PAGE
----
Questions for the Future
Looking at issues of identity and online groups continues to offer interesting avenues for future research—especially so when combined with an intergroup perspective. For example, the context of online communication offers multiple ways to enable and study intergroup relations—that is, actual intergroup interaction—something that has been lacking attention in past decades (Pettigrew & Tropp, 2006). Questions such as how people construct group membership and group categories through communication may benefit from being able to look at social interaction in its naturalistic settings and over longer periods of time than it is viable to do in controlled experiments.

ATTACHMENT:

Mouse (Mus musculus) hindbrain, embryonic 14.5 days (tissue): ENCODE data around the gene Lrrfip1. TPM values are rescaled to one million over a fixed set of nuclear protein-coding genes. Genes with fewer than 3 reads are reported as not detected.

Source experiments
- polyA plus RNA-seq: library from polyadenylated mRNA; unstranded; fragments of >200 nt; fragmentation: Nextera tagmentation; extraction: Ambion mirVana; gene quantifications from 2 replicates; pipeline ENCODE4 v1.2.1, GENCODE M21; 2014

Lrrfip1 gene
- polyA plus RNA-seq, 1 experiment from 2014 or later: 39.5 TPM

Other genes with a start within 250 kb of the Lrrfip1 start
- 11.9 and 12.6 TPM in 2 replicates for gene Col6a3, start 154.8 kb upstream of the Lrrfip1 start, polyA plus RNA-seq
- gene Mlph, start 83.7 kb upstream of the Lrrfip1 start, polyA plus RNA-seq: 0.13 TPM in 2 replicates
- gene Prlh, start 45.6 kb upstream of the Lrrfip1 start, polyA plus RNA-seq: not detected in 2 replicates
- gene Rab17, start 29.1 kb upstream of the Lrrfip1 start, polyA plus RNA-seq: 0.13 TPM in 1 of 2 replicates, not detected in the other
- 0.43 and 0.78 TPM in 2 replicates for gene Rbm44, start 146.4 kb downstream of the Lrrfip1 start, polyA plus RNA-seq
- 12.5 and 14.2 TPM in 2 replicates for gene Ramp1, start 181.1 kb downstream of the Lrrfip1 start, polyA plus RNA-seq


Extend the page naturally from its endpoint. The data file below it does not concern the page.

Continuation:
Online contexts may also provide settings that almost naturally highlight or challenge concepts related to research into intergroup contact. For example, much of the so-called sharing economy, as well as social media developed in the 2010s, relies on or expects for people to trust relative strangers. As noted, trust is one of the key components required in improving intergroup relations, which in turn means that social media studies could benefit from an intergroup perspective, and vice versa.